For some people in the world, the first day of spring (Friday, March 20) will also mark a total solar eclipse! So what exactly does that mean?
For the first time since November 2013, the Moon will pass in between the Earth and Sun at such an angle and time that it will totally obscure the Sun for some people on the planet. This creates beautiful imagery that has birthed mythology and folklore for as long as there’s been written records.
So, the big question: will you be able to see it?
Unfortunately, the total eclipse will only be visible in the North Atlantic and Arctic Oceans. Residents and visitors of the Faroe Islands in Denmark and the Svalbard archipelago in Norway. Don’t worry, though! Large portions of Europe and Africa will still be able to witness some of the eclipse’s shadow, although not to a full extent.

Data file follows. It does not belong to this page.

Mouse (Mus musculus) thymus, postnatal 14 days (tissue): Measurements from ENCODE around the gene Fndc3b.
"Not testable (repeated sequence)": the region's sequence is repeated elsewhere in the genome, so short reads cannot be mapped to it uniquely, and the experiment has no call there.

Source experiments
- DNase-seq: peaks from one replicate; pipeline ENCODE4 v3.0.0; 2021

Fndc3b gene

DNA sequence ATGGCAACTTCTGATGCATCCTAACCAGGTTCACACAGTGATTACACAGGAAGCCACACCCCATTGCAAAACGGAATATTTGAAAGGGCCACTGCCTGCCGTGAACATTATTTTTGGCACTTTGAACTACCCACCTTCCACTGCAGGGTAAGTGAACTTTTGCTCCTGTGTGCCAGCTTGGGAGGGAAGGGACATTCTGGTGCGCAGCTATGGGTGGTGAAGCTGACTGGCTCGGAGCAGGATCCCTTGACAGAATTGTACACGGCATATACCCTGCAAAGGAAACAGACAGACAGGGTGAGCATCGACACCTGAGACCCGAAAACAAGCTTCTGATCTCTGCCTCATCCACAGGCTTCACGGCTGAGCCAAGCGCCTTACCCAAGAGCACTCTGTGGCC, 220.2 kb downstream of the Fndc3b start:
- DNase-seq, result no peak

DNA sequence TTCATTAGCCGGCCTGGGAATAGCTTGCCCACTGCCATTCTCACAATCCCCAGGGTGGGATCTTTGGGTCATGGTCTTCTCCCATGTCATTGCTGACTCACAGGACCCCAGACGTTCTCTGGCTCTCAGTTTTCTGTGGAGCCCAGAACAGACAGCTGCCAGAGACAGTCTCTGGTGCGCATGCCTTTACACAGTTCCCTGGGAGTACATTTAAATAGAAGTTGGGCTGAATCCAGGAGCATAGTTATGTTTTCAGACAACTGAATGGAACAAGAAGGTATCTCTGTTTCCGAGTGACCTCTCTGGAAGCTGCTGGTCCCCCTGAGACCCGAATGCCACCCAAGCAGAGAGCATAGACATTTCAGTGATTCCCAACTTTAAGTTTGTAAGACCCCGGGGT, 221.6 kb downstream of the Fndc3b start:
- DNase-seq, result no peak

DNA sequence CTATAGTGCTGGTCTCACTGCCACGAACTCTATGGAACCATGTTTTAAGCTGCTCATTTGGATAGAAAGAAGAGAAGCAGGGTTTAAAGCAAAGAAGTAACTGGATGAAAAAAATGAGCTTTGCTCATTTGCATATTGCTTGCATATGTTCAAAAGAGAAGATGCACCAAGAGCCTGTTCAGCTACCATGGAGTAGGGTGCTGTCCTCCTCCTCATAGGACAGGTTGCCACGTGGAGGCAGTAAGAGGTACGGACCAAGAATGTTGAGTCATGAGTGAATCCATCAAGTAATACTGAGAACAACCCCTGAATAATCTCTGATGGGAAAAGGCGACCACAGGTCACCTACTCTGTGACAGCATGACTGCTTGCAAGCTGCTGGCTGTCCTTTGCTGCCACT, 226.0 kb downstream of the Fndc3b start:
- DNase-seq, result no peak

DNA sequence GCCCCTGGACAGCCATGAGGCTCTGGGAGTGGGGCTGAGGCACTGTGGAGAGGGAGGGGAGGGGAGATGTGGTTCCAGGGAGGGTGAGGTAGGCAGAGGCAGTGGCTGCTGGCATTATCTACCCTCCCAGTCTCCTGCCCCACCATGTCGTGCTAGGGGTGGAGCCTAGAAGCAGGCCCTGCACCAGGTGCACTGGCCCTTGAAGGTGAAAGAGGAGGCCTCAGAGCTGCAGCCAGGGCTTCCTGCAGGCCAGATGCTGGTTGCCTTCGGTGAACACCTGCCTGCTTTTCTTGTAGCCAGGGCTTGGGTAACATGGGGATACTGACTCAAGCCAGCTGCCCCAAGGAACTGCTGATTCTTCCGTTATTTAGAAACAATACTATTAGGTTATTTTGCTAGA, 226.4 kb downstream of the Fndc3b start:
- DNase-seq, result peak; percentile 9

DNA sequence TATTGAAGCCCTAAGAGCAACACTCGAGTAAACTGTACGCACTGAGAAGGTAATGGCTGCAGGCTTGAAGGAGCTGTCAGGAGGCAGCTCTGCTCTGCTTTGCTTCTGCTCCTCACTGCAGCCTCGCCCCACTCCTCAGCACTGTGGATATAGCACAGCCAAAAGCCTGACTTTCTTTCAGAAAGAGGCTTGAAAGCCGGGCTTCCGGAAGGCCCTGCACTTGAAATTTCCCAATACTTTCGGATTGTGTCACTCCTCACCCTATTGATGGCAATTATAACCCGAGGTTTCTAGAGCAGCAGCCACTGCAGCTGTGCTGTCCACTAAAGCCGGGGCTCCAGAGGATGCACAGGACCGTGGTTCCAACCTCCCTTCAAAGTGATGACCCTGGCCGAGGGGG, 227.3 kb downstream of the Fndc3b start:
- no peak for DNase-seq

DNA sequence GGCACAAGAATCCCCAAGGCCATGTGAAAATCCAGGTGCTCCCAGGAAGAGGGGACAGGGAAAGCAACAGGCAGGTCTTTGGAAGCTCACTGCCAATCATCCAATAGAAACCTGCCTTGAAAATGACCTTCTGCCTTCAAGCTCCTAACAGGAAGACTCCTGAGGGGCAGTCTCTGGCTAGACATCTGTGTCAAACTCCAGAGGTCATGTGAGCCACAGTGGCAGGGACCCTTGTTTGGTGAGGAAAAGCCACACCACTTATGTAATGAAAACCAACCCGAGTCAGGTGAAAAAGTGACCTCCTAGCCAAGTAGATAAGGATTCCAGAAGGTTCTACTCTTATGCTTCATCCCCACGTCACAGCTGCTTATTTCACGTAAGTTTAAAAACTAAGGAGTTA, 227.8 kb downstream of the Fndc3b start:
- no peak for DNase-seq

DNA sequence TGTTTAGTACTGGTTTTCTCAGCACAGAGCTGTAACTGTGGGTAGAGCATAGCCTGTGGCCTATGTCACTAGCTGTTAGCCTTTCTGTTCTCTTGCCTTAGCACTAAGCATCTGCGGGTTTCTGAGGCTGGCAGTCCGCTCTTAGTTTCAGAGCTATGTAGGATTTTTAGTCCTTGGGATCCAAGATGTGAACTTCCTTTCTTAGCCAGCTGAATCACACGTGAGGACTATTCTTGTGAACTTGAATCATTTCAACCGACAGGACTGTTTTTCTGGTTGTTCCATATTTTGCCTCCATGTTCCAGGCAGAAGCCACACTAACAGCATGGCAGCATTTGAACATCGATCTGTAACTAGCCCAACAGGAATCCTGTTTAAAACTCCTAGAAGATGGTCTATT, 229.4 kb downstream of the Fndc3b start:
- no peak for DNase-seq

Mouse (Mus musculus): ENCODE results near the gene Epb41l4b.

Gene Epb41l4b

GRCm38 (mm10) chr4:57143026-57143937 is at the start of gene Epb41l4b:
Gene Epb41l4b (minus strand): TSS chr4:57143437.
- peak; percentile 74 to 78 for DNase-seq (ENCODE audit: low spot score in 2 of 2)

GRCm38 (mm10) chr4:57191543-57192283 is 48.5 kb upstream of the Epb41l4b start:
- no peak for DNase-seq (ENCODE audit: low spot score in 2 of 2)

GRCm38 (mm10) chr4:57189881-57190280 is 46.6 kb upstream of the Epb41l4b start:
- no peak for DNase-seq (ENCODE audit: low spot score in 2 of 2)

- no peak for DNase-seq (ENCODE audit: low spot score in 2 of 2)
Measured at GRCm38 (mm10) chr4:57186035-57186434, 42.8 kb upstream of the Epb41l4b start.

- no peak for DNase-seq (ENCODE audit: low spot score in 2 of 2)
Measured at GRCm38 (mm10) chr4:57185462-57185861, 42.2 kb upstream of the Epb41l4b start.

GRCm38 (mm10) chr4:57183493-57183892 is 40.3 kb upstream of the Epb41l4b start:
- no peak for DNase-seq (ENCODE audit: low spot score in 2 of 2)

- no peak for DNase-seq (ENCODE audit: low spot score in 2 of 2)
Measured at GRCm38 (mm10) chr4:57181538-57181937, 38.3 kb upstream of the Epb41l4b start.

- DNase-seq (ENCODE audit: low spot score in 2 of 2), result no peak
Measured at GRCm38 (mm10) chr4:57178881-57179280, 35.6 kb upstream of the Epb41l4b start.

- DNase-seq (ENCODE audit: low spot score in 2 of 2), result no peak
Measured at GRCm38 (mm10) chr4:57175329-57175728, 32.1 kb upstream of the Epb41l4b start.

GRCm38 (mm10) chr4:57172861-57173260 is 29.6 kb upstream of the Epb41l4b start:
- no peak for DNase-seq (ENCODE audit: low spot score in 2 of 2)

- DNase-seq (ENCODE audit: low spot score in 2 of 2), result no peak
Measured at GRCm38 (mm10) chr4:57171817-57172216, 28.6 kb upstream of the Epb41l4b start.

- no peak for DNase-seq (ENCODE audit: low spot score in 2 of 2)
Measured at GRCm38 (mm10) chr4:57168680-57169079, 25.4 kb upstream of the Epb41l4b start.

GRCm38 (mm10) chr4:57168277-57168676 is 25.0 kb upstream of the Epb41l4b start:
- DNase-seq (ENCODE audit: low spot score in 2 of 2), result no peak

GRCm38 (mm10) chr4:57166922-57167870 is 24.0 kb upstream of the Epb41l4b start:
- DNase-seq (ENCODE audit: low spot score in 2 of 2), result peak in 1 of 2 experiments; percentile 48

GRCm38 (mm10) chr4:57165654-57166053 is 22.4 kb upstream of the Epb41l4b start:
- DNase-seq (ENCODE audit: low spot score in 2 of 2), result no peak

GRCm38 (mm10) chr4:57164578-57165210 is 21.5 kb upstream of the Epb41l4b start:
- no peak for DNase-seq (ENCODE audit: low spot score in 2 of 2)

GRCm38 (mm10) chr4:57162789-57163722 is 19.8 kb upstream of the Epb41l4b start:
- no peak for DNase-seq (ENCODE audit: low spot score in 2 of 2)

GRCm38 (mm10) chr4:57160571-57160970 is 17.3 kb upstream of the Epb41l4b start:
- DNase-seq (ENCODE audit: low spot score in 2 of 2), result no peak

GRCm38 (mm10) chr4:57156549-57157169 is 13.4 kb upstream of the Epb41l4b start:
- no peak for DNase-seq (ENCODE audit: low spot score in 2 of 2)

For those of us that don’t live anywhere near the viewing zone, we can still watch this incredible and rare phenomenon via live streams. Thank goodness for technology.
And remember, if you are within the viewing zone (and as a general rule of thumb): never look directly at the Sun! It will hurt your eyes without you even knowing it. Even when the Sun is blocked by the Moon, the remaining annulus (ring) or corona (crown) of light can still be very harmful.
To find out how to safely view a solar eclipse, watch the video below! It’s a great project for kids.
You might not be able to see it in person, but find out how you can watch this awesome phenomenon online!